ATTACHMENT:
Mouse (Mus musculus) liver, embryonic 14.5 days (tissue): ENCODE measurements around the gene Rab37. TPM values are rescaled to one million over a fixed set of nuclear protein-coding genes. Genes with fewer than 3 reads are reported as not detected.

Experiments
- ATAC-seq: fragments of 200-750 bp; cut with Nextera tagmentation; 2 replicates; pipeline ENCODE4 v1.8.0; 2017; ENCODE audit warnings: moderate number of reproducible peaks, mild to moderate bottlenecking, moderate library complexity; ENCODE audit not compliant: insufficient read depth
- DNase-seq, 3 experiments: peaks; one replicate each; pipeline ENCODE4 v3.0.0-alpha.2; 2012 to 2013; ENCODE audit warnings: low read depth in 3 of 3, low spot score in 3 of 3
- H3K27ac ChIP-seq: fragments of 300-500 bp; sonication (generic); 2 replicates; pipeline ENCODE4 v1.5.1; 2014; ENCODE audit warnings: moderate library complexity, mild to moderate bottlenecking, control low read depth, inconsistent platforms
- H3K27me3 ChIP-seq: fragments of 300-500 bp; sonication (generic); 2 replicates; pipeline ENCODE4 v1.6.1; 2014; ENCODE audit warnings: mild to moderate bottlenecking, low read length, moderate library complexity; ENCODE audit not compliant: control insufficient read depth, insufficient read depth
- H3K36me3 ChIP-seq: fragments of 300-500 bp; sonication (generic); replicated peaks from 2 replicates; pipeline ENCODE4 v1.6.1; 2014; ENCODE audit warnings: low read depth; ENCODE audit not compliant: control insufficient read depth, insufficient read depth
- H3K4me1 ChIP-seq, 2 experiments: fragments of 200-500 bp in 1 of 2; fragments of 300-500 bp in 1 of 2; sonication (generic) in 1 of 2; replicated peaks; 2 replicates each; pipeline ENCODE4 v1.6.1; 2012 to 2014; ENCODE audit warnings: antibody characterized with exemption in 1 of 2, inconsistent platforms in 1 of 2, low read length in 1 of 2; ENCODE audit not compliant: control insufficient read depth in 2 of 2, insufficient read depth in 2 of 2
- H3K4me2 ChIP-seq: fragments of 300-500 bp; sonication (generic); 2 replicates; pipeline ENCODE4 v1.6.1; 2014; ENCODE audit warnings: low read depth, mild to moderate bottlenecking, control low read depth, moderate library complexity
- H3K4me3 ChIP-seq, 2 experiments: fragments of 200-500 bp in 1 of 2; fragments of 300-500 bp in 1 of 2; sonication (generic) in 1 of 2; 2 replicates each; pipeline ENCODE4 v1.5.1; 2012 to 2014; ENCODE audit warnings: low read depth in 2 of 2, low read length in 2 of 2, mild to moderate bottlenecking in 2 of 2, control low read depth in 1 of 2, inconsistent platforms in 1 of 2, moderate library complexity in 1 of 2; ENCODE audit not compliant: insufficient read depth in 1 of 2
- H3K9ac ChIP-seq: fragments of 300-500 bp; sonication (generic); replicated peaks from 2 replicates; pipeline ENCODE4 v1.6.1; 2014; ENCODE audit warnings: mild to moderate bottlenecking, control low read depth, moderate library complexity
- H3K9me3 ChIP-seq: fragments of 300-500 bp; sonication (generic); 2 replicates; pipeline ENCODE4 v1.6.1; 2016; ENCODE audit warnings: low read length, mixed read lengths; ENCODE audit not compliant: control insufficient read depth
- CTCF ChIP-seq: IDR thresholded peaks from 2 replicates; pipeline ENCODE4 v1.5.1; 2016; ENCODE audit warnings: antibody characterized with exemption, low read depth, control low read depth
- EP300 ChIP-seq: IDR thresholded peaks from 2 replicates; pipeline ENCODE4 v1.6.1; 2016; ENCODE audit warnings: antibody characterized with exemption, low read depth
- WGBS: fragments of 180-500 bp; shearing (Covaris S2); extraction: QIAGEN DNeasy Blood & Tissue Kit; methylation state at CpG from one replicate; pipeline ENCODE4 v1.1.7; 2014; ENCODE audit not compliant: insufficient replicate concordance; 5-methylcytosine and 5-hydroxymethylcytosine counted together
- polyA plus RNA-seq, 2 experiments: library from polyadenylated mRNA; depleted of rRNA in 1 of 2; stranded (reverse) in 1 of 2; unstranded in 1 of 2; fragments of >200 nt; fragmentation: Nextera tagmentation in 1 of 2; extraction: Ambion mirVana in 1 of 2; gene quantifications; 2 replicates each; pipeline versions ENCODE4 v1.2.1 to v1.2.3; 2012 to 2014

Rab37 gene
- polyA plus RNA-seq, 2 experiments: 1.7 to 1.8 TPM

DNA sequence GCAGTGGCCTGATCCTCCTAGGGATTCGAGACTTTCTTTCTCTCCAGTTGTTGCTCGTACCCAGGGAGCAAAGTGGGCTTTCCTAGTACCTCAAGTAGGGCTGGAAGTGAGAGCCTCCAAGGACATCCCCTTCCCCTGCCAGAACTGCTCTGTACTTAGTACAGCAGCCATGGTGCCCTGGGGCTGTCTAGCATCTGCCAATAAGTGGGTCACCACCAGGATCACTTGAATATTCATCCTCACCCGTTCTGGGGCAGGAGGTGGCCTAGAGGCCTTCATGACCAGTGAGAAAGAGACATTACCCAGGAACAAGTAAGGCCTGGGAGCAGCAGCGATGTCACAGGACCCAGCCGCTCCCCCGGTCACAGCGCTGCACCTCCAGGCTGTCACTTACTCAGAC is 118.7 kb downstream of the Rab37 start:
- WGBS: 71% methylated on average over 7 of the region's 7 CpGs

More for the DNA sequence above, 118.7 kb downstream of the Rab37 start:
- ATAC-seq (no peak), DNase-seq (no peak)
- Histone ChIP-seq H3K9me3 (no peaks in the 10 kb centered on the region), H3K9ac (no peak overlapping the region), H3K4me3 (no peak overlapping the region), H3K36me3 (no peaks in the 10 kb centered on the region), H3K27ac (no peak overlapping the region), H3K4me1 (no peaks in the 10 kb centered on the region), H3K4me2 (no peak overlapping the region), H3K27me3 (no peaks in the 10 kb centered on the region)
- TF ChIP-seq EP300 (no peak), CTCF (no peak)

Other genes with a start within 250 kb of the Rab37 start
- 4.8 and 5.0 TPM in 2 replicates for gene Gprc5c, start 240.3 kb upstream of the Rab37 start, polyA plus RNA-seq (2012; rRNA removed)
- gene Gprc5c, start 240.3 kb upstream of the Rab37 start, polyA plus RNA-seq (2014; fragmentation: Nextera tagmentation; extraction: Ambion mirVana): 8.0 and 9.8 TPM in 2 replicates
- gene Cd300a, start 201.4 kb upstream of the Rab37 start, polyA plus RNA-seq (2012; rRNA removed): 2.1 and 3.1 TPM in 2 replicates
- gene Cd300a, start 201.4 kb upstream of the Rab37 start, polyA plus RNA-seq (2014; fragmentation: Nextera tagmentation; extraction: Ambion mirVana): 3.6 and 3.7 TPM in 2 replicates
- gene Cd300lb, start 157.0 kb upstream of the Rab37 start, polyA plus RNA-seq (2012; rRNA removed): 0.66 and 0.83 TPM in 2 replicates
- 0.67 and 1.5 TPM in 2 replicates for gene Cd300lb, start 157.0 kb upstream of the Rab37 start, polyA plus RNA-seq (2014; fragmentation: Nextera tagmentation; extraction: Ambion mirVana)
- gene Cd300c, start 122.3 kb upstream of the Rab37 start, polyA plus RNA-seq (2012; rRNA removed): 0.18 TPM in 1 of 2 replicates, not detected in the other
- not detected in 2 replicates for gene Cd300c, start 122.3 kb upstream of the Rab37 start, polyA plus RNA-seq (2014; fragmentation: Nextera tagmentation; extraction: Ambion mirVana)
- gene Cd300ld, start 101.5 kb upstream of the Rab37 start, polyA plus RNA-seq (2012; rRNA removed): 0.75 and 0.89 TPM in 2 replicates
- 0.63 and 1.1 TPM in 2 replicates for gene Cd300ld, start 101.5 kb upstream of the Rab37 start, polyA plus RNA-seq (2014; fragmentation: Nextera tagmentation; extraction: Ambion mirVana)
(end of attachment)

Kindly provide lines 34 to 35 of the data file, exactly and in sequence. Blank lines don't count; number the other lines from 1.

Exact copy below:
- gene Cd300ld, start 101.5 kb upstream of the Rab37 start, polyA plus RNA-seq (2012; rRNA removed): 0.75 and 0.89 TPM in 2 replicates
- 0.63 and 1.1 TPM in 2 replicates for gene Cd300ld, start 101.5 kb upstream of the Rab37 start, polyA plus RNA-seq (2014; fragmentation: Nextera tagmentation; extraction: Ambion mirVana)